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DEPARTMENT OF THE ENVIRONMENT

CANADIAN ENVIRONMENTAL PROTECTION ACT, 1999

Significant New Activity Notice No. 16999

Significant New Activity Notice

(Section 85 of the Canadian Environmental Protection Act, 1999)

Whereas the Minister of the Environment and the Minister of Health have assessed information in respect of the substance vanadate (VO31-), magnesium (2:1), Chemical Abstracts Service Registry No. 13573-13-2, under section 83 of the Canadian Environmental Protection Act, 1999;

Whereas the substance is not specified on the Domestic Substances List;

And whereas the ministers suspect that a significant new activity in relation to the substance may result in the substance becoming toxic within the meaning of section 64 of the Canadian Environmental Protection Act, 1999,

Therefore, the Minister of the Environment indicates, pursuant to section 85 of the Canadian Environmental Protection Act, 1999, that subsection 81(4) of that Act applies with respect to the substance in accordance with the Annex.

PETER KENT
Minister of the Environment

ANNEX

Information Requirements

(Section 85 of the Canadian Environmental Protection Act, 1999)

  1. In relation to the substance vanadate (VO31-), magnesium (2:1), a significant new activity is
    • (a) any use where the substance is engineered to contain particles of particle size ranging from 1 to 100 nanometres in one or more dimensions, in a quantity greater than 10 kg in any one calendar year; or
    • (b) in all other cases, its use in a quantity greater than 100 kg in any one calendar year:
      • (i) as a fuel additive; or
      • (ii) as a component of engine emissions control equipment.
  2. The following information must be provided to the Minister at least 90 days before the commencement of each significant new activity:
    • (a) a description of the significant new activity in relation to the substance;

    • (b) the anticipated annual quantity of the substance to be used in relation to the significant new activity;
    • (c) if known, the three sites in Canada where the greatest quantity of the substance, in relation to the significant new activity, is anticipated to be used or processed and the estimated quantity by site;
    • (d) for a significant new activity described in paragraph 1(a):
      • (i) if the substance is used in consumer products as defined in section 2 of the Canada Consumer Products Safety Act,
        • (A) the information specified in Schedule 5 to the New Substances Notification Regulations (Chemicals and Polymers),
        • (B) the analytical information to determine the primary and secondary particle size of the substance,
        • (C) the information describing the agglomeration and aggregation state, shape, surface area and surface charge of the substance,
        • (D) the analytical information to determine the primary and secondary particle size of the test substance as administered in the health and ecological toxicity tests required under clause (A),
        • (E) the information describing the agglomeration and aggregation state, shape, surface area and surface charge of the test substance as administered in the health and ecological toxicity tests required under clause (A), and
        • (F) the analytical information to characterize the water soluble form of the substance; and
      • (ii) in all other cases, the information specified in Schedule 4 to those Regulations;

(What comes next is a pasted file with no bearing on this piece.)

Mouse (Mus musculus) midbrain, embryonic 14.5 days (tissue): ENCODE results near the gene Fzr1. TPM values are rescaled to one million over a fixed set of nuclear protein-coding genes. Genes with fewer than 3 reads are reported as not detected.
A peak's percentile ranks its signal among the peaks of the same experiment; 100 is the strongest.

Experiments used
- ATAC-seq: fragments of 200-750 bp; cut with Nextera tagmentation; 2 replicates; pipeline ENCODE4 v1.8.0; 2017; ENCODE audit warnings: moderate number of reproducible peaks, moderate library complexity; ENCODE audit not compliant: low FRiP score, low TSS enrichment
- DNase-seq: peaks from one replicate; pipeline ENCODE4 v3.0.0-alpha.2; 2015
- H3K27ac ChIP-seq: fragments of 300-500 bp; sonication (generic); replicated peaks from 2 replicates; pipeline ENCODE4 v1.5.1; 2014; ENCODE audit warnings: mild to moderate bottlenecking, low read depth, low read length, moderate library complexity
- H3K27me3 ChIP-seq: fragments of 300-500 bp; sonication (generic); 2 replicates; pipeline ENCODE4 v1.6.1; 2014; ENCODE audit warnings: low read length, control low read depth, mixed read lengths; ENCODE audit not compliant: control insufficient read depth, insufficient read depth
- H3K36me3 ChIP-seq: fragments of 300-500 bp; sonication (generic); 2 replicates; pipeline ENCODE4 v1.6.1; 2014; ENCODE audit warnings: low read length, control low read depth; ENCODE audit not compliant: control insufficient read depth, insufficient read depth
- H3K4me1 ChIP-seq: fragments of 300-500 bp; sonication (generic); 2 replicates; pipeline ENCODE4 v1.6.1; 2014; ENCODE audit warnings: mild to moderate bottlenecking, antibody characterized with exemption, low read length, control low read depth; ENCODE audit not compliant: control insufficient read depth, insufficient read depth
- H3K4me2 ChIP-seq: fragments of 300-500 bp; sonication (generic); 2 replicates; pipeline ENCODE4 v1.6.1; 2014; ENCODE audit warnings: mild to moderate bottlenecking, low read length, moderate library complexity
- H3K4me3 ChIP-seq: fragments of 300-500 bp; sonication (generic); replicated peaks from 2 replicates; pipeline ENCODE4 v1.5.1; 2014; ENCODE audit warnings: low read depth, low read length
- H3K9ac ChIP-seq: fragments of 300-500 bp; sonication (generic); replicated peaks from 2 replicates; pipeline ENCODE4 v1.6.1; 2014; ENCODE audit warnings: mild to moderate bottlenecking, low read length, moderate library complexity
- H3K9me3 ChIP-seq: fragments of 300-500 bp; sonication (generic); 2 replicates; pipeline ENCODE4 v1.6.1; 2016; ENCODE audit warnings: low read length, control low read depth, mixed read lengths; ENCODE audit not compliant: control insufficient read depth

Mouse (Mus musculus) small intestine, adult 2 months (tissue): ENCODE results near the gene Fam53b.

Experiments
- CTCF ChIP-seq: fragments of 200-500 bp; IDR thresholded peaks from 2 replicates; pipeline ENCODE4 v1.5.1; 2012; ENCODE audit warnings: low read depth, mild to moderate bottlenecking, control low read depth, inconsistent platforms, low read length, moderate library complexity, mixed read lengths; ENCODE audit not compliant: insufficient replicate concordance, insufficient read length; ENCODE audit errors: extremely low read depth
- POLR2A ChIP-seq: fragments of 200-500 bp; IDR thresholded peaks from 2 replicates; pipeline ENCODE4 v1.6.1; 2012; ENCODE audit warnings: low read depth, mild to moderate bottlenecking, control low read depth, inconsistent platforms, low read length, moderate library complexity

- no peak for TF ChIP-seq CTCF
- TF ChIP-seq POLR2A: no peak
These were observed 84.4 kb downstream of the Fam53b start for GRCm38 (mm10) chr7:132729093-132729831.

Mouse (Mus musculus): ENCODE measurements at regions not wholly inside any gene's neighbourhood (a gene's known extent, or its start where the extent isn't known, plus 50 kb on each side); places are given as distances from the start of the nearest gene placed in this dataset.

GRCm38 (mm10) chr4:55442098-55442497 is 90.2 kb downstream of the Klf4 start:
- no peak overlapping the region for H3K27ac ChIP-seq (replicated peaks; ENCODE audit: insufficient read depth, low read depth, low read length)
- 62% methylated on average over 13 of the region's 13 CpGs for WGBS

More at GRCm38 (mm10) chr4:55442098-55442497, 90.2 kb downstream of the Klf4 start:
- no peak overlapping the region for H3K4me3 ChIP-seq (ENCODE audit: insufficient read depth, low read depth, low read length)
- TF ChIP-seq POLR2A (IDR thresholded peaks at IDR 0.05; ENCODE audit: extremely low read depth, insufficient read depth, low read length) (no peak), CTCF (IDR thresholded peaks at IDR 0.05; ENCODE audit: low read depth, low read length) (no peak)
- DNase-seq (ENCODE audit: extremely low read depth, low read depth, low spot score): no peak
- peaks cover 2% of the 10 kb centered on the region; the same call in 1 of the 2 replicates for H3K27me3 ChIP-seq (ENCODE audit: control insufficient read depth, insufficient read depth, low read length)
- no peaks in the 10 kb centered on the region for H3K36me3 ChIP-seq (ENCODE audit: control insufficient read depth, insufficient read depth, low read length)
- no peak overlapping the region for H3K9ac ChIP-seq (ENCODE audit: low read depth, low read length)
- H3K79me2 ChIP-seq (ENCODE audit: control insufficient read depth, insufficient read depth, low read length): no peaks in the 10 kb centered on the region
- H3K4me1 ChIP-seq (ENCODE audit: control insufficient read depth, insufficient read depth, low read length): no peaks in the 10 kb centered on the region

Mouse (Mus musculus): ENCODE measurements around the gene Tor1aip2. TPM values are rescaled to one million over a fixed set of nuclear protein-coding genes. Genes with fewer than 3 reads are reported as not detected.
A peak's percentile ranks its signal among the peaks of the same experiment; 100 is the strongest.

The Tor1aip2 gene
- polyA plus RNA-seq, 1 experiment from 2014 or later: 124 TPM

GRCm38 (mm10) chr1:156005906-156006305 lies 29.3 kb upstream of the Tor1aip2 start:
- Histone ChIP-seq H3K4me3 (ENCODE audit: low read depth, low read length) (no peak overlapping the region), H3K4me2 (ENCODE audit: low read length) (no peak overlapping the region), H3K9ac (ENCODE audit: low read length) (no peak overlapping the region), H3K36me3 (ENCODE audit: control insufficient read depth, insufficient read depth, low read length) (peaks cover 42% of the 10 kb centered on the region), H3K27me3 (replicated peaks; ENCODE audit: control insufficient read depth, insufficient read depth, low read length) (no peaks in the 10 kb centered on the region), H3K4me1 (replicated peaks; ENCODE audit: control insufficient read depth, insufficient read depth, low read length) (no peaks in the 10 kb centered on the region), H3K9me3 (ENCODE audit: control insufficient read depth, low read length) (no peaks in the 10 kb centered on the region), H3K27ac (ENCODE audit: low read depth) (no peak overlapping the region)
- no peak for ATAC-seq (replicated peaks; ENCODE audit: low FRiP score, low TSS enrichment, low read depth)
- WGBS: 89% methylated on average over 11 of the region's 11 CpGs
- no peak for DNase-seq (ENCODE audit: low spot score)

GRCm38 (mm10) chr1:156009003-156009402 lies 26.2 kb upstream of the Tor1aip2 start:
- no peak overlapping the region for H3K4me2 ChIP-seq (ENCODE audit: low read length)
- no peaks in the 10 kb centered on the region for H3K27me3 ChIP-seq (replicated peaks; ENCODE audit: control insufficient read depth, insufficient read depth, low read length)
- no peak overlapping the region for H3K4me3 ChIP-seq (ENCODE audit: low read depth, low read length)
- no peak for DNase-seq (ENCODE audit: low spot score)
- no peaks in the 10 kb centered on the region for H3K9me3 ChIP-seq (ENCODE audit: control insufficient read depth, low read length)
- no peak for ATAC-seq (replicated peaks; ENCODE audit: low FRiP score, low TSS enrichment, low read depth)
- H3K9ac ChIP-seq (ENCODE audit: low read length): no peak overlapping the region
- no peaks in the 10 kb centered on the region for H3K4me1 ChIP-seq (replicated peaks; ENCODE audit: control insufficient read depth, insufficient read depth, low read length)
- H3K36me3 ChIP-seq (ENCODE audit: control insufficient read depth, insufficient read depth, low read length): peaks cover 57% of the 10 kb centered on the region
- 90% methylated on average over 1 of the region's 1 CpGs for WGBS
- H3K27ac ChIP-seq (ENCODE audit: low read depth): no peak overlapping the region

• (e) for a significant new activity described in subparagraph 1(b)(i) or 1(b)(ii), the information specified in Schedule 6 to those Regulations, where the data specified in item 7 of this schedule is from an inhalation toxicity study;
    • (f) for a significant new activity described in subparagraph 1(b)(i):
      • (i) the analytical information identifying and quantifying the evaporative and combustion emissions of the substance and the fuel to which it is added, as well as the information identifying and quantifying the evaporative and combustion emissions of the fuel without the substance,
      • (ii) the analytical information describing the effects of the substance and the fuel to which it is added on the operation of an engine and of engine emissions control equipment, as well as the analytical information describing the effects of the fuel without the substance on the operation of the engine and of the equipment, and
      • (iii) the analytical information describing the effects of the substance on the movement of components of the fuel to which the substance is added, including benzene, toluene, ethylbenzene, and xylenes, in soil and aquifers in the eventuality of a fuel spill or leak, including the size of the resulting plume, and the concentration of the fuel components at different points in that plume, as well as the information describing the movements of components of the fuel without the substance in soils or aquifers in the eventuality of a spill or leak, including the size of the resulting plume and the concentration of the components at different points in that plume;
    • (g) for a new activity described in subparagraph 1(b)(ii), the analytical information identifying and quantifying the emissions and combustion products of the substance produced by the system in which it is used;
    • (h) the identification of the other government agencies, either outside or within Canada, that the person proposing the significant new activity has notified the use of the substance and, if known, the agency’s file number, the outcome of the assessment and, if any, the risk management actions in relation to the substance imposed by those agencies; and
    • (i) all other information or test data in respect of the substance that are in the possession of the person proposing the significant new activity, or to which they have access, and that are relevant to determining whether the substance is toxic or capable of becoming toxic.
  3. The above information will be assessed within 90 days after the day on which it is received by the Minister.